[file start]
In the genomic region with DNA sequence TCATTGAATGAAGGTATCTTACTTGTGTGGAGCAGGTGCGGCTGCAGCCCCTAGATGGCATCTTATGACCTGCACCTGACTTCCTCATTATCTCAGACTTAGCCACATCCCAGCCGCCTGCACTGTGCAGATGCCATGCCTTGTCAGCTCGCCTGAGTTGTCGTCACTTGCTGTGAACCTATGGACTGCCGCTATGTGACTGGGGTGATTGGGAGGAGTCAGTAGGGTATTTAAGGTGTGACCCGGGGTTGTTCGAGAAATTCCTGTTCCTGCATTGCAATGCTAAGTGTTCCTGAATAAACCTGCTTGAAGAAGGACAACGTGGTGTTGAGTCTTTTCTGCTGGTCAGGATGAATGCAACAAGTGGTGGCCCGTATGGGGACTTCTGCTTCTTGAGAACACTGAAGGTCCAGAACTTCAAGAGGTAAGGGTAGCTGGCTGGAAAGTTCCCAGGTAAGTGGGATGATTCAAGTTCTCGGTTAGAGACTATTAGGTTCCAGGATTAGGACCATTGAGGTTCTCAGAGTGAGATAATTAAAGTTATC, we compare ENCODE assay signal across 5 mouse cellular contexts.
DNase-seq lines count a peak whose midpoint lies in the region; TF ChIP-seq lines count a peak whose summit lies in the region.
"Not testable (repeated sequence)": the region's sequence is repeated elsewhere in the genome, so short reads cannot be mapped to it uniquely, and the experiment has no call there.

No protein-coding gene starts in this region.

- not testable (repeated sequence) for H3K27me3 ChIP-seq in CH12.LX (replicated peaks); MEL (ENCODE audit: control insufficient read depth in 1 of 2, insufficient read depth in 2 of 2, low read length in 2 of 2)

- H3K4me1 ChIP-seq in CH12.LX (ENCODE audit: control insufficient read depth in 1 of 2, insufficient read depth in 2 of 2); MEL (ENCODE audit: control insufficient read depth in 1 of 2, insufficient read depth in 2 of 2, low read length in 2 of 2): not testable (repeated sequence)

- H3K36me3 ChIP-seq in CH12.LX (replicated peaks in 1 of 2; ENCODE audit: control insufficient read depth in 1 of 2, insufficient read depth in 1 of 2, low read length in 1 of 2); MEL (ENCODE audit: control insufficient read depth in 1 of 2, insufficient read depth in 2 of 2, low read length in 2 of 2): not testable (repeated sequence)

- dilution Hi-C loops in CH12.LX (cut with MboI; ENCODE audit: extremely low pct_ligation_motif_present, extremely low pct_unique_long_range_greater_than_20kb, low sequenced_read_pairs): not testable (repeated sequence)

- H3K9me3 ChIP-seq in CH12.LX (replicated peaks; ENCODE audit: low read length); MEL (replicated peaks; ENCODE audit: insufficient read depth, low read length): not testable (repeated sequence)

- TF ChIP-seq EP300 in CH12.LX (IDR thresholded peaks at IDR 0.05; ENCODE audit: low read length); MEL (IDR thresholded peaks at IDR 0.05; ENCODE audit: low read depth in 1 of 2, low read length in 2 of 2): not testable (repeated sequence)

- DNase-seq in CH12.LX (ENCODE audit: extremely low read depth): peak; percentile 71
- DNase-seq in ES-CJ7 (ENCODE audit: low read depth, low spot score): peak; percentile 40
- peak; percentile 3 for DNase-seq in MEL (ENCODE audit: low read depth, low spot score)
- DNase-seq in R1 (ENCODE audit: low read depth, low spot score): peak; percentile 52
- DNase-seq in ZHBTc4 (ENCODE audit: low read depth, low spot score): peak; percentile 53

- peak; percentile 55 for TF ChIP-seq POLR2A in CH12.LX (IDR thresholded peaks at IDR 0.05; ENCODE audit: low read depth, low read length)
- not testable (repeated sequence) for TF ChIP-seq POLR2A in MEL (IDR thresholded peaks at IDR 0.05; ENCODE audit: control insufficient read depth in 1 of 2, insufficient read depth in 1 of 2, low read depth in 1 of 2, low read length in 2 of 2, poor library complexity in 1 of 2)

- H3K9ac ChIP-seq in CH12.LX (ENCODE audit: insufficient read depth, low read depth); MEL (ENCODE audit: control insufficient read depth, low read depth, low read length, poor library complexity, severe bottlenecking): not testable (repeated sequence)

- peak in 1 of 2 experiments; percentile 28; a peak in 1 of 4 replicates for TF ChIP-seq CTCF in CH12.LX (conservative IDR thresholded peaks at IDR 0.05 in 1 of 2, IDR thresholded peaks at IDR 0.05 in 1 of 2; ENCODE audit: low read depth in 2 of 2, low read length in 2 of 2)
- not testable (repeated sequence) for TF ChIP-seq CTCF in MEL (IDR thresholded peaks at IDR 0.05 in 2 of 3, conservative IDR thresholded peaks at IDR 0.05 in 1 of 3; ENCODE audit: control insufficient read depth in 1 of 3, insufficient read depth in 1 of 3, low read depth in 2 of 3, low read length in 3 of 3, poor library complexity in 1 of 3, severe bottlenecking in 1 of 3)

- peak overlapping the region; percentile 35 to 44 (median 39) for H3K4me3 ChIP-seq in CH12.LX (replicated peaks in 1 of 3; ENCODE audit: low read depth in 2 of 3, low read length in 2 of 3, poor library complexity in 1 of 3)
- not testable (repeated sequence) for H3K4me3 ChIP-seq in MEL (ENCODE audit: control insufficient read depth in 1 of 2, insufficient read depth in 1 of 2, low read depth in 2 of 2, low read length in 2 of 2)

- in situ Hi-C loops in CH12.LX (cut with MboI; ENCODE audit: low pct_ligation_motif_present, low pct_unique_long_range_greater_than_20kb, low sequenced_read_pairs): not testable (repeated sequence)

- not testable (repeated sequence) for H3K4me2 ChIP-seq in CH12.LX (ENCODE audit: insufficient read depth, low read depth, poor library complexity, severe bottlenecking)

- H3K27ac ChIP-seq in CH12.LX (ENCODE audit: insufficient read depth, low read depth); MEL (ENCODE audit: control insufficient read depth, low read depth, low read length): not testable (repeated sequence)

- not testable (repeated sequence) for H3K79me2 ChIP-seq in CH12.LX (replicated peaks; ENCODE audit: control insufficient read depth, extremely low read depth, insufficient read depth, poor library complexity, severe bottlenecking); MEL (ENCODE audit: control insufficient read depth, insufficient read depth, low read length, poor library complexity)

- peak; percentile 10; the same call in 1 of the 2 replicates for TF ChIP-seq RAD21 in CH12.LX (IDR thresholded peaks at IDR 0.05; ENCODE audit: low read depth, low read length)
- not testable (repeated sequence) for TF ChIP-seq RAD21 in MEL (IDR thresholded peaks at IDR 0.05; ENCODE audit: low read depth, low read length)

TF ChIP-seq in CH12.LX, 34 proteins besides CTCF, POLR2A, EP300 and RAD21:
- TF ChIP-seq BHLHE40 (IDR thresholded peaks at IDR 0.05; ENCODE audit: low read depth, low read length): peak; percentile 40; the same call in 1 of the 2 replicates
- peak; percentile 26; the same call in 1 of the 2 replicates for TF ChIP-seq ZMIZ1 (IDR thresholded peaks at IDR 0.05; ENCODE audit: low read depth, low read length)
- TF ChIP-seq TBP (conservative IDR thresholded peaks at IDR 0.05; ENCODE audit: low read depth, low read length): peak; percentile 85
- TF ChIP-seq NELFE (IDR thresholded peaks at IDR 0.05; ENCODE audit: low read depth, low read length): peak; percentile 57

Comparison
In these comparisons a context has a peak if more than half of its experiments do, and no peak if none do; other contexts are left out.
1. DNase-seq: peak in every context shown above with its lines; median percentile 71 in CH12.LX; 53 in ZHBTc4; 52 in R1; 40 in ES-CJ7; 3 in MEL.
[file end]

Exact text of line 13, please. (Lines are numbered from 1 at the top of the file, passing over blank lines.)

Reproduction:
- peak; percentile 3 for DNase-seq in MEL (ENCODE audit: low read depth, low spot score)